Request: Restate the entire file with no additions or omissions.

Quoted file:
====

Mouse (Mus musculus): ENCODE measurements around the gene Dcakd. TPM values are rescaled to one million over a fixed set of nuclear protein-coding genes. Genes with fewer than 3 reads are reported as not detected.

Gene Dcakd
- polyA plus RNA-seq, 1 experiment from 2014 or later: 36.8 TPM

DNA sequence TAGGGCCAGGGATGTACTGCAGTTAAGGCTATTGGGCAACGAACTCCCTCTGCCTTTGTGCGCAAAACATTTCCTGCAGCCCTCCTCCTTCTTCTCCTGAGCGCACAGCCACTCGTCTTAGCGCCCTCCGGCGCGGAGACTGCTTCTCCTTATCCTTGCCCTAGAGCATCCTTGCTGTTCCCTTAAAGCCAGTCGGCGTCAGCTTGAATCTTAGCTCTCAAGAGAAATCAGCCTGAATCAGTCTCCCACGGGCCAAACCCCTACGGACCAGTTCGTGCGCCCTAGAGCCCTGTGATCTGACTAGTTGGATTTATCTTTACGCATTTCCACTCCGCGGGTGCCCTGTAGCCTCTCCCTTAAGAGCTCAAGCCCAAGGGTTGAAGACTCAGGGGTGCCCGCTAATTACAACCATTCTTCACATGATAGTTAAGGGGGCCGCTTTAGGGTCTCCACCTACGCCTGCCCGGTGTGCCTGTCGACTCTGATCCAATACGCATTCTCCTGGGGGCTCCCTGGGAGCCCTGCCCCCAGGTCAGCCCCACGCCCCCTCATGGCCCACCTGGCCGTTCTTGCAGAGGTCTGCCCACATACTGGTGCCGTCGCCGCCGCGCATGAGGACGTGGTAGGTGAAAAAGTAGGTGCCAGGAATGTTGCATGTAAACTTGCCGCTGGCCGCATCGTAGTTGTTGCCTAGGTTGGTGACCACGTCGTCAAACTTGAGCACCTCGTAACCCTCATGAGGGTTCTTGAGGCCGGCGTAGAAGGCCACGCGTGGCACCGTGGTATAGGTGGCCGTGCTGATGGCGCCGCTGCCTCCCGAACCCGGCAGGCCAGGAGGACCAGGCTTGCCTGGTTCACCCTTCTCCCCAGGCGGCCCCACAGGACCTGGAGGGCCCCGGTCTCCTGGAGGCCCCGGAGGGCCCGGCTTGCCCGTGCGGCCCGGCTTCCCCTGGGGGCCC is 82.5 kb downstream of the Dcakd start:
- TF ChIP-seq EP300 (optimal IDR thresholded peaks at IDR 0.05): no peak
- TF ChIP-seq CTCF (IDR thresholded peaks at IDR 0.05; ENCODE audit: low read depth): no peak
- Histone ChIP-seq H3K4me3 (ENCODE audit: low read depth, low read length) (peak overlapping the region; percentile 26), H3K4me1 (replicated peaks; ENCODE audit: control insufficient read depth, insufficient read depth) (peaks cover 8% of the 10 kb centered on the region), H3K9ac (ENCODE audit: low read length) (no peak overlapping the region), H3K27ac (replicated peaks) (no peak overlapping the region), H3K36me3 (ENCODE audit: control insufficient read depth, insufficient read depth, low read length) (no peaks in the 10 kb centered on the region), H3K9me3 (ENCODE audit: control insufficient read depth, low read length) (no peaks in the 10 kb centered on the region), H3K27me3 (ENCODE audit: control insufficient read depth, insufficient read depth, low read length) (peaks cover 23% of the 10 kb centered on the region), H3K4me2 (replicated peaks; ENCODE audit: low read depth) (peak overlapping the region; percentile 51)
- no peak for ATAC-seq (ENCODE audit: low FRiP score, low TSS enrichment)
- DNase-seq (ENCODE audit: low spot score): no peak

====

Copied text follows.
Mouse (Mus musculus): ENCODE measurements around the gene Dcakd. TPM values are rescaled to one million over a fixed set of nuclear protein-coding genes. Genes with fewer than 3 reads are reported as not detected.

Gene Dcakd
- polyA plus RNA-seq, 1 experiment from 2014 or later: 36.8 TPM

DNA sequence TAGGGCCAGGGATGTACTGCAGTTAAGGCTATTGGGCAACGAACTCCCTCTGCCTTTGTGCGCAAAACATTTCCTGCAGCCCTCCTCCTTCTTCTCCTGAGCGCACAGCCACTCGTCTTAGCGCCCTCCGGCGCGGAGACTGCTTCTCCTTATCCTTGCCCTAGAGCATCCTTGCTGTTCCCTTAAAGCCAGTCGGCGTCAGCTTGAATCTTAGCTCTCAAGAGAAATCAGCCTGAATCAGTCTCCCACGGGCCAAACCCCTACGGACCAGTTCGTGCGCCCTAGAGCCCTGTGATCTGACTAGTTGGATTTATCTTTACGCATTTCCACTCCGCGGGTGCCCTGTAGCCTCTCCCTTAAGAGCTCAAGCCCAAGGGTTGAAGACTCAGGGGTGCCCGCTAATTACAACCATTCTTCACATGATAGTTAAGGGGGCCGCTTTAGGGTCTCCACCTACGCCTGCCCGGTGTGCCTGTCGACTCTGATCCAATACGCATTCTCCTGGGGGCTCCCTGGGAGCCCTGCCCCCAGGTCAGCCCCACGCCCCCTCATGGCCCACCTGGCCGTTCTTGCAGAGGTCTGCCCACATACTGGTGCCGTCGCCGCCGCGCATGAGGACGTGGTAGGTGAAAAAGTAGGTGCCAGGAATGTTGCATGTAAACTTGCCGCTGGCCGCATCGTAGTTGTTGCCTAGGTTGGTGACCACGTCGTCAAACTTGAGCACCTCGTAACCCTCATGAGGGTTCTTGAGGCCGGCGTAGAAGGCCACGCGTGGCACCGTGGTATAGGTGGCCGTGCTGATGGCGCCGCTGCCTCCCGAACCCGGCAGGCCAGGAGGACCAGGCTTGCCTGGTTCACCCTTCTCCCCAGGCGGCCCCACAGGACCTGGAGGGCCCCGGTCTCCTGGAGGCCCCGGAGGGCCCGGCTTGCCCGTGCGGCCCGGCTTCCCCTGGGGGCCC is 82.5 kb downstream of the Dcakd start:
- TF ChIP-seq EP300 (optimal IDR thresholded peaks at IDR 0.05): no peak
- TF ChIP-seq CTCF (IDR thresholded peaks at IDR 0.05; ENCODE audit: low read depth): no peak
- Histone ChIP-seq H3K4me3 (ENCODE audit: low read depth, low read length) (peak overlapping the region; percentile 26), H3K4me1 (replicated peaks; ENCODE audit: control insufficient read depth, insufficient read depth) (peaks cover 8% of the 10 kb centered on the region), H3K9ac (ENCODE audit: low read length) (no peak overlapping the region), H3K27ac (replicated peaks) (no peak overlapping the region), H3K36me3 (ENCODE audit: control insufficient read depth, insufficient read depth, low read length) (no peaks in the 10 kb centered on the region), H3K9me3 (ENCODE audit: control insufficient read depth, low read length) (no peaks in the 10 kb centered on the region), H3K27me3 (ENCODE audit: control insufficient read depth, insufficient read depth, low read length) (peaks cover 23% of the 10 kb centered on the region), H3K4me2 (replicated peaks; ENCODE audit: low read depth) (peak overlapping the region; percentile 51)
- no peak for ATAC-seq (ENCODE audit: low FRiP score, low TSS enrichment)
- DNase-seq (ENCODE audit: low spot score): no peak